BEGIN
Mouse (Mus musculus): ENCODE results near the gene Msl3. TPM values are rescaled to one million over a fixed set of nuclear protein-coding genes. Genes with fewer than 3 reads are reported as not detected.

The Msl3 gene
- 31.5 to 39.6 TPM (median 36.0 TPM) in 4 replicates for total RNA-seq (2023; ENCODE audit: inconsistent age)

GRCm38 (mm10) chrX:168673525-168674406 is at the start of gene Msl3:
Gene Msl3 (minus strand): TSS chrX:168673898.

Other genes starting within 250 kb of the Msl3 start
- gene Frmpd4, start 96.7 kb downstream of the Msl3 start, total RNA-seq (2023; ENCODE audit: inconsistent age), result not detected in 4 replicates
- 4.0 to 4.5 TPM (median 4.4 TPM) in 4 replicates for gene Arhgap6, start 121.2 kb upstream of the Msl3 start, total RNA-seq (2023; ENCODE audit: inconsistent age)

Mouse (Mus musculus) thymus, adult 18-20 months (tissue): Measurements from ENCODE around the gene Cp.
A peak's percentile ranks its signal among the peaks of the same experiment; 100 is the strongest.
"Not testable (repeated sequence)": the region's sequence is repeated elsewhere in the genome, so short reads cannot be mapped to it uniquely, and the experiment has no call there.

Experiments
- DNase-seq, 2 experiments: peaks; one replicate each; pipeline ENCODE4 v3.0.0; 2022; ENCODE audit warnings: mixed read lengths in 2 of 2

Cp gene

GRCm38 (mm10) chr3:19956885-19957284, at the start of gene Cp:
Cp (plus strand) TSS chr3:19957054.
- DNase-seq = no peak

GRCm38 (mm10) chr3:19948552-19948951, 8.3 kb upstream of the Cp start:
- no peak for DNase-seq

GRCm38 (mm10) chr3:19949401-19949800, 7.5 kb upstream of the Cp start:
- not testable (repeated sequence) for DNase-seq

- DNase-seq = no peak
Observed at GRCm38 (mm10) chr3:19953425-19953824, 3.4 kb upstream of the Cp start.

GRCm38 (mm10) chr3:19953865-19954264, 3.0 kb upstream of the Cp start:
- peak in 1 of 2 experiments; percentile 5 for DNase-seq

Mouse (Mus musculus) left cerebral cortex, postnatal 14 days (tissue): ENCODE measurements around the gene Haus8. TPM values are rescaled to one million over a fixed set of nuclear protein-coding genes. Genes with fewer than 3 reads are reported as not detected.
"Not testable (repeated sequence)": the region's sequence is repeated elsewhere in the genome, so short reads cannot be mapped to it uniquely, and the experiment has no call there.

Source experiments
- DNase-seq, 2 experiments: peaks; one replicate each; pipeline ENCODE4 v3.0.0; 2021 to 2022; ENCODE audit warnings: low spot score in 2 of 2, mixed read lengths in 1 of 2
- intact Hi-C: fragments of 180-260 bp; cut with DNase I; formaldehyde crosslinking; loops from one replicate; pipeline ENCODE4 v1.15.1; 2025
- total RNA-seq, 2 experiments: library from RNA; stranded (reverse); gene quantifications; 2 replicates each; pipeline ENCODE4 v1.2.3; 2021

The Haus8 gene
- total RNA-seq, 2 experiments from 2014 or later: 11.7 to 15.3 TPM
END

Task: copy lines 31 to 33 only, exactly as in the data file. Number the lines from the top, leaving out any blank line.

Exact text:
- total RNA-seq, 2 experiments: library from RNA; stranded (reverse); gene quantifications; 2 replicates each; pipeline ENCODE4 v1.2.3; 2021

The Haus8 gene
- total RNA-seq, 2 experiments from 2014 or later: 11.7 to 15.3 TPM